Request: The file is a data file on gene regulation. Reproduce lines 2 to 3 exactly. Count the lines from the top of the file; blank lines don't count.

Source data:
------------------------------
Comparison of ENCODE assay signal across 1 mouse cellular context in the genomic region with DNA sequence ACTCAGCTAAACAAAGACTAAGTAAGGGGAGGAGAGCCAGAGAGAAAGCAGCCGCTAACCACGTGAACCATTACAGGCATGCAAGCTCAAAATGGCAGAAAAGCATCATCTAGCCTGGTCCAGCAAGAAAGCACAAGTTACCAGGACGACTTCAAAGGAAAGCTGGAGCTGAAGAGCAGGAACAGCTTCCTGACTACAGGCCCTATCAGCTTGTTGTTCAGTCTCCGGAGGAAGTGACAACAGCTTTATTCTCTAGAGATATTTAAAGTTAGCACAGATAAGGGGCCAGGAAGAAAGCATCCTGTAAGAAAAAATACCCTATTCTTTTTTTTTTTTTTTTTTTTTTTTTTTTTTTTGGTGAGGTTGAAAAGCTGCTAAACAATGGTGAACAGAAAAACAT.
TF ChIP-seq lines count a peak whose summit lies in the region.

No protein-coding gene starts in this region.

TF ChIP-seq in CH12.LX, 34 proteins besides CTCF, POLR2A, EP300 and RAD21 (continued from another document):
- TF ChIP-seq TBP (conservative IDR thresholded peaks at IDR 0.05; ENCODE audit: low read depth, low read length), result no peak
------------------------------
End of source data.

TF ChIP-seq lines count a peak whose summit lies in the region.

No protein-coding gene starts in this region.